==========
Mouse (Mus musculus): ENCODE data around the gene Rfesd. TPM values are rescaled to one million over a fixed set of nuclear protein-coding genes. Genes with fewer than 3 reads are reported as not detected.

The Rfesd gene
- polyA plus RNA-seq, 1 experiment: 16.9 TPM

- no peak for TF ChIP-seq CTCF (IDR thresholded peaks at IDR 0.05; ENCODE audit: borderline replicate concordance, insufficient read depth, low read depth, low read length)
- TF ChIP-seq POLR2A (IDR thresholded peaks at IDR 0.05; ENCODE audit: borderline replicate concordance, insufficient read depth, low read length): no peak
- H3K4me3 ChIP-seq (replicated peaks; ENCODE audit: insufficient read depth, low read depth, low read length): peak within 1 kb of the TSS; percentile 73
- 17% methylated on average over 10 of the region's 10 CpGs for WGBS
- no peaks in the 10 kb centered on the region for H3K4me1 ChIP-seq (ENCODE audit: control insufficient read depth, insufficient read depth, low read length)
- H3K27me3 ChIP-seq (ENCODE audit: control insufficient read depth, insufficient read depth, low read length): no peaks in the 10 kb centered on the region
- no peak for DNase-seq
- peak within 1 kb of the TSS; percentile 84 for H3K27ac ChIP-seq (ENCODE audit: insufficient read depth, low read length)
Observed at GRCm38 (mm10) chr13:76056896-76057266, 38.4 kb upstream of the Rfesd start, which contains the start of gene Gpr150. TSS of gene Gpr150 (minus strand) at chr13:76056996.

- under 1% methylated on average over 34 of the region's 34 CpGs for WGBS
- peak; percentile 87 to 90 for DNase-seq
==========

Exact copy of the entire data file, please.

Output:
Mouse (Mus musculus): ENCODE data around the gene Rfesd. TPM values are rescaled to one million over a fixed set of nuclear protein-coding genes. Genes with fewer than 3 reads are reported as not detected.

The Rfesd gene
- polyA plus RNA-seq, 1 experiment: 16.9 TPM

- no peak for TF ChIP-seq CTCF (IDR thresholded peaks at IDR 0.05; ENCODE audit: borderline replicate concordance, insufficient read depth, low read depth, low read length)
- TF ChIP-seq POLR2A (IDR thresholded peaks at IDR 0.05; ENCODE audit: borderline replicate concordance, insufficient read depth, low read length): no peak
- H3K4me3 ChIP-seq (replicated peaks; ENCODE audit: insufficient read depth, low read depth, low read length): peak within 1 kb of the TSS; percentile 73
- 17% methylated on average over 10 of the region's 10 CpGs for WGBS
- no peaks in the 10 kb centered on the region for H3K4me1 ChIP-seq (ENCODE audit: control insufficient read depth, insufficient read depth, low read length)
- H3K27me3 ChIP-seq (ENCODE audit: control insufficient read depth, insufficient read depth, low read length): no peaks in the 10 kb centered on the region
- no peak for DNase-seq
- peak within 1 kb of the TSS; percentile 84 for H3K27ac ChIP-seq (ENCODE audit: insufficient read depth, low read length)
Observed at GRCm38 (mm10) chr13:76056896-76057266, 38.4 kb upstream of the Rfesd start, which contains the start of gene Gpr150. TSS of gene Gpr150 (minus strand) at chr13:76056996.

- under 1% methylated on average over 34 of the region's 34 CpGs for WGBS
- peak; percentile 87 to 90 for DNase-seq